President Vinicio Cerezo Ar'evalo has a shadow. Wherever he goes, Col. Roberto Matta follows a respectful but watchful one pace behind. Colonel Matta is much more than a glorified bodyguard. In a country where the Army ruled for 30 years before handing the government over to President Cerezo 15 months ago, he is a symbol of the military's continuing strong influence in Guatemalan affairs.
Many Latin American armies have returned to the barracks in recent years, as dictators have given way to elected governments. But few have done so with their heads held as high as the Guatemalan Army. The generals here did not slink out of office, humiliated by military defeat, as did their Argentine counterparts. Nor have they found their hands tied by dependence on United States aid, like their neighbors in El Salvador. When former President Jimmy Carter threatened to cut aid unless human rights were respected in 1977, Guatemala simply refused US aid.
``The military was not forced to hand over power to anybody. They had won the war [against leftist guerrillas] when they decided to support a return to democratic government,'' a foreign observer says. ``If the military hadn't wanted it, there would have been no transition.''
The transition came very much on the Army's terms, diplomats and politicians here say. Certain areas of policymaking, such as human rights and defense, remain effectively off-limits to the civilian government. The military retains heavy influence in key fields such as foreign relations and rural development policy.
Cerezo's first year in office is littered with illustrations of this fact:
In the human rights field, he has made no effort to overturn one of the former military government's last decrees - an amnesty for all officers who might be accused of human rights abuses.
Having publicly offered, while visiting Spain, to open a dialogue with leftist guerrillas, Cerezo thought better upon returning home. Military pressure behind this about face was clear, Western diplomats here say.
As a crime wave mounted in the capital last year, senior military officials voiced open dissatisfaction with the police chief. Cerezo dismissed him a few weeks later.
How is it that despite the formal trappings of civilian democratic rule, the Army wields such power?
At one very basic level, that power grows out of the barrel of a gun. With 31,700 men, the Army is not enormous by Central American standards, ``but quite simply, it has a monopoly of force, and that alone gives it weight,'' a local political analyst observes.
The Army's control of nearly 1 million men organized in civil defense patrols also gives it eyes and ears in the country, something the Army is unwilling to relinquish. Although Cerezo promised to abolish the obligatory patrols, and later said they would be made voluntary, the patrols stay untouched.
The reason is clear, says a Western diplomat. ``Cerezo recognizes the breaking points'' of his relationship with the military. ``He can't appoint generals, he can't set budgets, he can't do anything with the Army.''
Even in areas of less immediate concern to the military, however, the government is constrained simply by the realities of a country where the Army has been the dominant force for three decades, say local politicians and observers, and foreign diplomats.
The Development Ministry, set up 15 months ago, has taken a long time to get financed and organized, and is only beginning to get down to work, officials say.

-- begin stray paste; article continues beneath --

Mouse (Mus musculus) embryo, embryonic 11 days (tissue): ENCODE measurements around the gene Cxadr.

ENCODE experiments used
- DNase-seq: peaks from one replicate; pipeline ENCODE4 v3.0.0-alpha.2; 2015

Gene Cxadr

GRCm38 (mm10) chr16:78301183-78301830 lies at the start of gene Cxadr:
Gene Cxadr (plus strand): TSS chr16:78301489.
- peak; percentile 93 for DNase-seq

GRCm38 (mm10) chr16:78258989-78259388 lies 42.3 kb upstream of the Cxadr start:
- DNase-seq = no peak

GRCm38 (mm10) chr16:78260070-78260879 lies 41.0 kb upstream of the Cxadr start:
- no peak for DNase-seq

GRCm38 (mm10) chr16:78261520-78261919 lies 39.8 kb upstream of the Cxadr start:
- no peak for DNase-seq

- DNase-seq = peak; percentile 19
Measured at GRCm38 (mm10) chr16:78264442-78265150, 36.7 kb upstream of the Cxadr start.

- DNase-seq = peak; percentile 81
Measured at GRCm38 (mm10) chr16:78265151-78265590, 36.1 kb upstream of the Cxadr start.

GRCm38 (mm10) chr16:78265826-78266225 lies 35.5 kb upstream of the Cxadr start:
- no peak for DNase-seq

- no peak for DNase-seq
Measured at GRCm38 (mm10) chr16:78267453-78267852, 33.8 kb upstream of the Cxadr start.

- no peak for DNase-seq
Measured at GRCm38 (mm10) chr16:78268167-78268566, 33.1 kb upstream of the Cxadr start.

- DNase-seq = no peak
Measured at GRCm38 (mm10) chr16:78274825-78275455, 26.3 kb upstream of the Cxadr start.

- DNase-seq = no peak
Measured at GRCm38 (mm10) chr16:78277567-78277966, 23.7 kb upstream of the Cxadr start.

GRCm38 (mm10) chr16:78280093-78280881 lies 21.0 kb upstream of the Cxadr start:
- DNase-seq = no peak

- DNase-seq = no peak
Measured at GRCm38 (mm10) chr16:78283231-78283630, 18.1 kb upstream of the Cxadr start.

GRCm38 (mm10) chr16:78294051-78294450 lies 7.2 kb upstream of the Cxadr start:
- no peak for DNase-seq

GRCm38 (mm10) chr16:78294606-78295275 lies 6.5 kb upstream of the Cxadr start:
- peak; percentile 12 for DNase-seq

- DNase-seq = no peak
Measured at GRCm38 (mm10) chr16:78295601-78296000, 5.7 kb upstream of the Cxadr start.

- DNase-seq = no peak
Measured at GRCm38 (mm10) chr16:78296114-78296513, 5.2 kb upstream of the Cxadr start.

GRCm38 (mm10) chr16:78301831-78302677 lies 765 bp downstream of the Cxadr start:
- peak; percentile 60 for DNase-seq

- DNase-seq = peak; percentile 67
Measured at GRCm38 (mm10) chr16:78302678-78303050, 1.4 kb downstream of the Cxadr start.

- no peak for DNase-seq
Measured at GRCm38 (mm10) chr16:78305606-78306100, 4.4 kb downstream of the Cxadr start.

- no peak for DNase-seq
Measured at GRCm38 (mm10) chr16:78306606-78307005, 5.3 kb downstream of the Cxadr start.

This means, says Guatemala's auxiliary bishop, Msgr. Juan Gerardi, ``there is a vacuum. The ministry is trying to fill it, but society was atomized [by the Army's vicious counterinsurgency campaign], social organizations disappeared. Who knows how long it will take to train new people?'' But it is more than a question of people. Some of the Army's more controversial innovations in the countryside, such as the civil defense patrols and strategic hamlets occupied by peasants forcibly evicted from their homes, are not temporary. ``They are structural, and cannot be changed,'' Msgr. Gerardi explains.
After decades in political office, the Army is firmly established within society. ``The Army is part of the community, it is not isolated,'' says one foreign political observer who follows military affairs. ``The military has contacts and relationships all over, at all levels of society, it has ways of making its views felt.''
Those views have greater weight in view of the civilian government's own weaknesses. As government leaders acknowledge, the ruling Christian Democrats have experience only in political opposition, not in running things. And the Christian Democratic party, mauled by past repression, has only shallow roots in the country.
Thus Cerezo is not only beholden to the Army for having given up power, he is reliant on it as he seeks to lay the groundwork for a more democratic society.
``The military is a pressure group with its quota of power like any other,'' Social Democratic Party leader Mario Solorzano says. ``The question is whether you take the initiative, or whether you depend on them. Cerezo's political alliance when he took office was with the Army. That means the military can propose and impose their views, because they are really organized.''
With all sectors in Guatemala - the Army, the church, private business, and labor - apparently convinced that Guatemala's experiment with democracy must continue and succeed, the threat of a coup d''etat is remote.
Nonetheless, the government ``goes more than halfway'' to meet military concerns, says the local political analyst. Because ultimately, ``the Army is still perceived as capable of taking power if it wants to. And that perception gives them power.''